Christomanos (1867-1911) returned to Greece in 1899 and in 1901 he founded the “New Stage”, a development that catalytically determined the theatrical identity of the dawning century. Christomanos’ life had been determined by a series of fateful downturns. A hunchback due to a childhood accident he became an extremely erudite and cultivated young man.
From the age of 21 he had lived in Vienna, the capital of the Habsburg Empire and a city at the centre of political and artistic developments at the end of the 19th-century. Three years later, he was invited by the Imperial Court to teach Greek, accompany and read to Empress Elizabeth, the famous Sissy.
The young man who had been wronged by fate remained a dreamer and found a soul sister in the sullen empress. Despite their significant age difference (she was 54 when they met) he felt an irresistible attraction towards her that became evident when a Viennese newspaper published “Diary Pages” describing his impressions of the years he spent near the empress. The scandal that erupted within the Austrian court was such that the crushed Christomanos was forced to return to Greece where he also published “The Book of Empress Elizabeth”.
Inspired by the vision of theatrical ensembles, along the lines of the “Free Theatres” movement that was rapidly expanding across Europe, Christomanos founded the “New Stage” and instilled groundbreaking mores in the theatre practices of modern Greece. On 27 February 1901, he invited a group of playwrights and intellectuals to the ancient “Theatre of Dionysus” under the Acropolis where he presented the founding manifesto of the “New Stage” and invited them to write new Greek plays and to contribute to the renaissance of “stage poetry and the dramatic arts in Greece”.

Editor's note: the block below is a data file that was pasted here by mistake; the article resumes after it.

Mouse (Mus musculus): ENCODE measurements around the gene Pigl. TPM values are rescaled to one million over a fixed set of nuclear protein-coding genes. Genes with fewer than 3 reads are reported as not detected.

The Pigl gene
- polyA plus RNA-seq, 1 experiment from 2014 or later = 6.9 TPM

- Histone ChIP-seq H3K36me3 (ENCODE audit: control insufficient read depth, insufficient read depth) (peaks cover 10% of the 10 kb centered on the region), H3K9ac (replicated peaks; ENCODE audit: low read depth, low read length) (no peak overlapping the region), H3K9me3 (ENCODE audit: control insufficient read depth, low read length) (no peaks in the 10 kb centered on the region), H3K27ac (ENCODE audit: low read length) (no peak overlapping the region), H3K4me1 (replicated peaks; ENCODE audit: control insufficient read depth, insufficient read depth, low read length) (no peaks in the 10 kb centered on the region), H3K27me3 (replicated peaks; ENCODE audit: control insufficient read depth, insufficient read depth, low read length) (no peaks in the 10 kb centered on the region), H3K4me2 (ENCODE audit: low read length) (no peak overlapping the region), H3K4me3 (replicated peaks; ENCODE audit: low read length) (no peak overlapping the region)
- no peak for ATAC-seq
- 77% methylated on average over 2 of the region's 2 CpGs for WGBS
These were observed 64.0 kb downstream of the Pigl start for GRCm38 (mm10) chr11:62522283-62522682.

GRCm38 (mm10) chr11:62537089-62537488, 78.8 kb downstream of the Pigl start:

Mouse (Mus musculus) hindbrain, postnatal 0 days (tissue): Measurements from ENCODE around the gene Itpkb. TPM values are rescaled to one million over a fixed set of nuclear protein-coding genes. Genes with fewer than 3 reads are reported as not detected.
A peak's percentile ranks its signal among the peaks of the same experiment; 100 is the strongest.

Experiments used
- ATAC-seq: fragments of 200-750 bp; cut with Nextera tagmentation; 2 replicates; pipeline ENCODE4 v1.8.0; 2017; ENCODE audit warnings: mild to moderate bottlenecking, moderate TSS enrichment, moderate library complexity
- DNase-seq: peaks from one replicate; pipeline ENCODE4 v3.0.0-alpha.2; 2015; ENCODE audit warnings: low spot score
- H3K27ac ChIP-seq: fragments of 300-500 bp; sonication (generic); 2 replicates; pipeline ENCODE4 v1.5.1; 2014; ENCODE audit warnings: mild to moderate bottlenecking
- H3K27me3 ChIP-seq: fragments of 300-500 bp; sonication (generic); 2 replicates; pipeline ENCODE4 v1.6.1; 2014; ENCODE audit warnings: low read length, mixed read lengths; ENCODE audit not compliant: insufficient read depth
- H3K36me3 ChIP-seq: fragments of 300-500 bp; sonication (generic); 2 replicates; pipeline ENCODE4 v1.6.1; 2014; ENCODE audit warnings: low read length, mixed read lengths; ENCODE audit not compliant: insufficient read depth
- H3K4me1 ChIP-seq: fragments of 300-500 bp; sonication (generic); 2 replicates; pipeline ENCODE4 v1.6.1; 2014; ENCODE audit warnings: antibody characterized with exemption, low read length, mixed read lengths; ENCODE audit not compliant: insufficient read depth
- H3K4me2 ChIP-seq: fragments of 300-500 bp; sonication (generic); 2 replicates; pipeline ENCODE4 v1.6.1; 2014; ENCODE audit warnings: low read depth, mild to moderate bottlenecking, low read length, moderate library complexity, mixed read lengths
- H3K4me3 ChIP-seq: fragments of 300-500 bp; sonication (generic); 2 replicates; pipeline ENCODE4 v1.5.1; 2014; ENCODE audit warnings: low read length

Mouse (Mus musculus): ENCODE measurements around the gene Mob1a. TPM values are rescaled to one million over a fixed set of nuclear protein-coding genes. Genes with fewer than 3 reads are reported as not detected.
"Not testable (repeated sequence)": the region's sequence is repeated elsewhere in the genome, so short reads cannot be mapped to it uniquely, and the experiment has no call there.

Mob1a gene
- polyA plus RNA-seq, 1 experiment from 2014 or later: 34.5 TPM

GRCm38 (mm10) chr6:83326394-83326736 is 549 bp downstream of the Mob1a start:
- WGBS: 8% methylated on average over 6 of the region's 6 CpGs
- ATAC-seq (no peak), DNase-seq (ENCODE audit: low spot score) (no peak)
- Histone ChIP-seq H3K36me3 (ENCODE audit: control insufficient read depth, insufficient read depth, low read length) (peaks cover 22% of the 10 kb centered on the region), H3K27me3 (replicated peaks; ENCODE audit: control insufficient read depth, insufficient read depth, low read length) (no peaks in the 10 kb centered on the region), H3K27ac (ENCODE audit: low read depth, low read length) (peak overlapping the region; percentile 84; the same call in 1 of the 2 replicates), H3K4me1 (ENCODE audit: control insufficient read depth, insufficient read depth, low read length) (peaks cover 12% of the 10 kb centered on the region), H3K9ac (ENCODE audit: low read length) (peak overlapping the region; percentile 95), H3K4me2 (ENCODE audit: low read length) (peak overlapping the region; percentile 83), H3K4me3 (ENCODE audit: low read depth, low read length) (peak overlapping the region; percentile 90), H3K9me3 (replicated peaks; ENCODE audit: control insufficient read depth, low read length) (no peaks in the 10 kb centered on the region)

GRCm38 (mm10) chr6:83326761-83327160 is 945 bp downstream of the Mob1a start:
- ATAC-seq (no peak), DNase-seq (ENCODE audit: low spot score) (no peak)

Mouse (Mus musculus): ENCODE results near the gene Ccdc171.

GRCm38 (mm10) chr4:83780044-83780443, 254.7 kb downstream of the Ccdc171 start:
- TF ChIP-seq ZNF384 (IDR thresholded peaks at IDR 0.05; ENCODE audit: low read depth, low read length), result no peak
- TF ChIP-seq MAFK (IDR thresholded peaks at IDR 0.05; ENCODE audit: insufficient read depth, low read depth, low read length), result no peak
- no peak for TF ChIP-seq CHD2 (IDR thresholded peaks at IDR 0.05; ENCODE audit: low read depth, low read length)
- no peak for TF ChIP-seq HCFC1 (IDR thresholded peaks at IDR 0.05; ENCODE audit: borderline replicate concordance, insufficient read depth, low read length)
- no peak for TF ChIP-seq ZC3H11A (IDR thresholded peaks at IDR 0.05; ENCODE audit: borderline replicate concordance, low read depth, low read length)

At the “New Stage”, the choice of repertoire -at least during the first years- the teaching of the actors, and the unrivalled attention Christomanos paid to the visual effect of the show created an integrated aesthetic proposition never seen before. He also introduced to Greece -albeit temporarily- the notion of the stage director as the main determining factor in a performance. It was in this climate of momentous changes in the Greek theatre that Kyveli got her baptism of fire on stage. In September 1901, at the age of 13 she debuted in the role of Juliet in the balcony scene of William Shakespeare’s Romeo and Juliet during a special performance.
The 34-year-old founder of the “New Stage” became Kyveli’s Pygmalion. For a true representative of aestheticism like Christomanos, the young actress represented the incarnation of Beauty, his Muse: “This, my creature, more mine than if she were my daughter, has incorporated my voice, my movement and the internal rhythm of my being…”, he wrote in later correspondence.
During the four years of the “New Stage” existence, Kyveli was its brightest star and excelled in both dramatic and comedy roles in foreign plays (by Ibsen, Goldoni, Tolstoy, Maeterlinck, Chekhov, Brieux, Copet, Daudet, Courtelin, etc) that had not been performed in Greece before.